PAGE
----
NAEP 1998 Reading Report Card for the Nation and the States
Authors: Patricia L. Donahue, Kristin E. Voelkl, Jay R. Campbell,
and John Mazzeo
Download the complete report in a PDF file for viewing and printing.
The National Assessment of Educational Progress (NAEP) is the nation's only
ongoing survey of what students know and can do in various academic subject
areas. Authorized by Congress and administered by the National Center for
Education Statistics in the Department of Education, NAEP regularly reports
to the public on the educational progress of students in grades 4, 8, and 12. In
1998, NAEP conducted a national reading assessment of fourth-, eighth-, and
twelfth-grade students, and a state-by-state reading assessment of fourth- and
This report presents the results of the 1998 NAEP reading assessment for
the nation and for participating states or jurisdictions. Results in 1998 are
compared to those in 1994 and 1992. Students' performance on the assessment
is described in terms of their average score on a 0-to-500 scale, and in terms of
the percentage of students attaining three achievement levels: Basic, Proficient,
The achievement levels are performance standards, adopted by the National
Assessment Governing Board as part of its statutory responsibilities. The levels
are collective judgments of what students should know and be able to do for
each grade tested. They are based on recommendations by broadly representative
panels of classroom teachers, education specialists, and members of the general
As provided by law, the Commissioner of Education Statistics, upon review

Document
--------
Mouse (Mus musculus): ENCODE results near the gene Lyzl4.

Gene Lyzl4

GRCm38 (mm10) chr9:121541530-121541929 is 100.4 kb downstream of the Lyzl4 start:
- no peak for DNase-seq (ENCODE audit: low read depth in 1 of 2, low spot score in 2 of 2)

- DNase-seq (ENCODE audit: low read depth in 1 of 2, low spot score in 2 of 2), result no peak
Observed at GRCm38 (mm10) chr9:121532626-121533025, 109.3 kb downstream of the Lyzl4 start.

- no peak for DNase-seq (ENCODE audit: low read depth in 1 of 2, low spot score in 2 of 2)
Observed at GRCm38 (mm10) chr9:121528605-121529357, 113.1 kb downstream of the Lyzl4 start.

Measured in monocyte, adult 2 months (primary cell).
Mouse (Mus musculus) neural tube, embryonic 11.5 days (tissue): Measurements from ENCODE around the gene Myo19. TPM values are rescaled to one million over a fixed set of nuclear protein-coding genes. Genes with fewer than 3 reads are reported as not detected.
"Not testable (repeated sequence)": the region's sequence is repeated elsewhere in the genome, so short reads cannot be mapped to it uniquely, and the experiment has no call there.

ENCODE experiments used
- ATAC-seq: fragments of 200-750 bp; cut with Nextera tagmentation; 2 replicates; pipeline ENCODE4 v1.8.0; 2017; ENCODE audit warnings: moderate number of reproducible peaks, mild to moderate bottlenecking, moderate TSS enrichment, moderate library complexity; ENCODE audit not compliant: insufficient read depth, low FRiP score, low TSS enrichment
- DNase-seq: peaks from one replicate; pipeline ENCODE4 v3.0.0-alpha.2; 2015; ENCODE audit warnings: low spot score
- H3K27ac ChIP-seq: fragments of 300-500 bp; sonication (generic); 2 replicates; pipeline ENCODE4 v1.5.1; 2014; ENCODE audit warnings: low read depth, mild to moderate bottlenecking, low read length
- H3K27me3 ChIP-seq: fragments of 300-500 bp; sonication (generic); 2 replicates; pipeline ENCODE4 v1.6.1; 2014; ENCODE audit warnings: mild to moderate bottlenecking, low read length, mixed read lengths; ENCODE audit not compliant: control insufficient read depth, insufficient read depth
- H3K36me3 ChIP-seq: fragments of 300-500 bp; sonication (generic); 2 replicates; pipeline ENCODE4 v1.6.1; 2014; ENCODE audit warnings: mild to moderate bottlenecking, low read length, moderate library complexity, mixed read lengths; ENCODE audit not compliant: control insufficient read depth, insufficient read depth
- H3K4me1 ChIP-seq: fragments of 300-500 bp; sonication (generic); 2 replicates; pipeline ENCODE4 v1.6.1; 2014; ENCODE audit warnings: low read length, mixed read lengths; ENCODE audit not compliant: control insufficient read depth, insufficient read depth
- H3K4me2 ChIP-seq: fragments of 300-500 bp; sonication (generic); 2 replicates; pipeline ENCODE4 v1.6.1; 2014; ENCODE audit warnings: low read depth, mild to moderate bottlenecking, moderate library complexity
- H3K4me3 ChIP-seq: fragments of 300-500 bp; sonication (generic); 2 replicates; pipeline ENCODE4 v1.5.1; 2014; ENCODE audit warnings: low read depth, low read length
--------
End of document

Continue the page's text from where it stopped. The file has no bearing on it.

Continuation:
of a congressionally mandated evaluation of NAEP, has determined that the
achievement levels are to be considered developmental and should be interpreted
and used with caution. However, both the Commissioner and the Board believe
these performance standards are useful for understanding trends in student
achievement. They have been widely used by national and state officials,
including the National Education Goals Panel, as a common yardstick of
In addition to providing average scores and achievement level performance
for the nation and states or jurisdictions, this report provides results for
subgroups of students defined by various background and contextual
characteristics. A summary of major findings from the 1998 NAEP reading
assessment is presented on the following pages.
Reading Scale Score and Achievement Level Results
Results for the nation
- Average reading scores increased for students in grades 4, 8, and 12. At the
fourth and twelfth grades, the national average score was higher in 1998
than in 1994. At eighth grade, the national average score was higher in 1998
than in 1994 and in 1992.
- While the national average reading score increased at all three grades in
1998, increased scores were not observed for all students. At grade 4, score
increases were observed only among lower performing students. At grade 8,
score increases were observed among lower and middle performing students.
At grade 12, score increases were observed among middle and upper
performing students; however, the score for lower performing twelfth
graders was not as high in 1998 as it had been in 1992.
- Across the three grades (4, 8, and 12) in 1998, the percentages of students